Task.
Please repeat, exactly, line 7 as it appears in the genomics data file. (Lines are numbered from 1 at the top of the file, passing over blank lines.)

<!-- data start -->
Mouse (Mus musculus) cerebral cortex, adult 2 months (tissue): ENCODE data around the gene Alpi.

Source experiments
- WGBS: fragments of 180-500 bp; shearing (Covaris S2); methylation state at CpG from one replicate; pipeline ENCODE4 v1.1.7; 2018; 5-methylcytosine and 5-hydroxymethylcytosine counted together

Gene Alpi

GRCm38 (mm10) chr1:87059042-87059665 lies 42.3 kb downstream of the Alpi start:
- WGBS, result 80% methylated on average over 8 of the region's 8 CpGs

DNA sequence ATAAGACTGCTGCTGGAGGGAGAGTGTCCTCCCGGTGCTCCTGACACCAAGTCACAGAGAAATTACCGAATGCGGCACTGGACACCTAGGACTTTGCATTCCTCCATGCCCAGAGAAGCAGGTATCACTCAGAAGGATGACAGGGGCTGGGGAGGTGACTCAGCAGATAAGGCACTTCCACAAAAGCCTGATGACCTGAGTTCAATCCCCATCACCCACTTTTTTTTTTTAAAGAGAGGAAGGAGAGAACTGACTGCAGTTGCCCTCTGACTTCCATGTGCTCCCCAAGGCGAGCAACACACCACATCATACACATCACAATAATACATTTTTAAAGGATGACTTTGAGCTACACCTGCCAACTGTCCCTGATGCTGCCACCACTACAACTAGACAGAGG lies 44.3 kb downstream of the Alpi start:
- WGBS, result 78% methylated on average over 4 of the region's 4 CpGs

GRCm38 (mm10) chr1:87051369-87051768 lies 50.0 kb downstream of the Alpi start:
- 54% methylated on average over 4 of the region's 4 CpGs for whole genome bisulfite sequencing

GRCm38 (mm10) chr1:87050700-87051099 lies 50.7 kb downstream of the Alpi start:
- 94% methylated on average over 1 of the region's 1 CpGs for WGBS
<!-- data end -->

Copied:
DNA sequence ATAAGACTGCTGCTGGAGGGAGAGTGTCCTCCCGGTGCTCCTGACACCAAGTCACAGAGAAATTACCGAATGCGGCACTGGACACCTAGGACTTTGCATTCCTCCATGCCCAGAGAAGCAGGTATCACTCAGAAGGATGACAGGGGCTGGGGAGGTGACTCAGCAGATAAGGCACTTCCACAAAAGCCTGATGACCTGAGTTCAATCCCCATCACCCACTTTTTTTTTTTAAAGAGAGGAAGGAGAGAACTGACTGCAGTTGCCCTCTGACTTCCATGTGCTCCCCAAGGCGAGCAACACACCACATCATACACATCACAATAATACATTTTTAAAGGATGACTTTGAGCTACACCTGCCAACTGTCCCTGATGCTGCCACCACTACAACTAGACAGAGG lies 44.3 kb downstream of the Alpi start: